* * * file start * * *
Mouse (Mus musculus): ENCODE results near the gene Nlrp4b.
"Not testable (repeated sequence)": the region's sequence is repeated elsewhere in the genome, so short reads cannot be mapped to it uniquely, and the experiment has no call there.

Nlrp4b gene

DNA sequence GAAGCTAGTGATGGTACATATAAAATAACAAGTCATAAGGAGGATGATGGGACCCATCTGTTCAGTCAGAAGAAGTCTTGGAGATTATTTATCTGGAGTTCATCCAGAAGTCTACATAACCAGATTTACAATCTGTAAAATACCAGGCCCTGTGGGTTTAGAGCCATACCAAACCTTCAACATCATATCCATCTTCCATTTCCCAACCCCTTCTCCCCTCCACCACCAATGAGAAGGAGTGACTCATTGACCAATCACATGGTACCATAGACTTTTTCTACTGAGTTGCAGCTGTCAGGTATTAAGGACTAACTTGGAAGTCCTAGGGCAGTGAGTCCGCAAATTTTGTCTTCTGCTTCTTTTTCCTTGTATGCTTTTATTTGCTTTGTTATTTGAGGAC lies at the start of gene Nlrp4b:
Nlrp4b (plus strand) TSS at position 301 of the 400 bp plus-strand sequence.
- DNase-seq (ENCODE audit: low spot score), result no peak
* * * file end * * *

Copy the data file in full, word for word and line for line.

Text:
Mouse (Mus musculus): ENCODE results near the gene Nlrp4b.
"Not testable (repeated sequence)": the region's sequence is repeated elsewhere in the genome, so short reads cannot be mapped to it uniquely, and the experiment has no call there.

Nlrp4b gene

DNA sequence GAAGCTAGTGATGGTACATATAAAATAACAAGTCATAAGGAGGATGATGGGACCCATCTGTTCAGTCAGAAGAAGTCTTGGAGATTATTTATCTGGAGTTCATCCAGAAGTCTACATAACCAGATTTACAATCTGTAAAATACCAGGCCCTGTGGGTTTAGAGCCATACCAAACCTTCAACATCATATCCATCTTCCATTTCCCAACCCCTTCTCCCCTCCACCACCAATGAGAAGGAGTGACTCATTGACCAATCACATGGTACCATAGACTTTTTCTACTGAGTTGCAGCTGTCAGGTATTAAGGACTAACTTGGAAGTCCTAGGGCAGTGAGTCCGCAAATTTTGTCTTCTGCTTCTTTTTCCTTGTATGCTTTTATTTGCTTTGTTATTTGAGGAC lies at the start of gene Nlrp4b:
Nlrp4b (plus strand) TSS at position 301 of the 400 bp plus-strand sequence.
- DNase-seq (ENCODE audit: low spot score), result no peak